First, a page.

East Asian Naval Weapons Acquisitions in the 1990s : Causes, Consequences, and Responses Hardback
The 1990s saw a sea change in East Asian security concerns.
The role of the ocean as a highway for trade and a location of vital resources became critical to the region's economic growth.
Protection of territorial waters, the Exclusive Economic Zones established under the UN Law of the Sea, and strategic lines of communication grew in importance.
Soon, a significant change in the size and sophistication of many of the region's naval forces began to occur as they acquired modern weapons platforms (ships and aircraft) and weapons systems.
This study uses two approaches from quantitative arms race theory, the role of the armaments-tension spiral and that of enduring national rivalries, to examine the hard data on arms races in the region. The changing balance of naval forces has been interpreted in two very different ways.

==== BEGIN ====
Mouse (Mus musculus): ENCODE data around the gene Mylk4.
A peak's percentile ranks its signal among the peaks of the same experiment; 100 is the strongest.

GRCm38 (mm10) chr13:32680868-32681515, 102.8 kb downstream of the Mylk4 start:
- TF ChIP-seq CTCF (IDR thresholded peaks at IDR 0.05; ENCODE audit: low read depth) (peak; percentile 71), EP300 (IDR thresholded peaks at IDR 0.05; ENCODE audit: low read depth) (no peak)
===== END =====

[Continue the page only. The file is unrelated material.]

One camp has viewed the development as a largely benign and justifiable modernization of naval forces for legitimate defense purposes.
A second camp has warned of a naval arms race in East Asia that will spawn armed conflict.
Both camps have often relied on anecdotal evidence and rhetoric.
While the argument was muted by the 1997 economic crisis, many naval projects have continued to move forward.
Meconis and Wallace address the meaning of East Asian naval weapons acquisitions in the 1990s in a more formal and serious manner than any previous attempts, and they propose measures that might prevent naval conflict.
- Format: Hardback
- Pages: 248 pages
- Publisher: ABC-CLIO
- Publication Date: 30/04/2000
- Category: Asian history
- ISBN: 9780275962517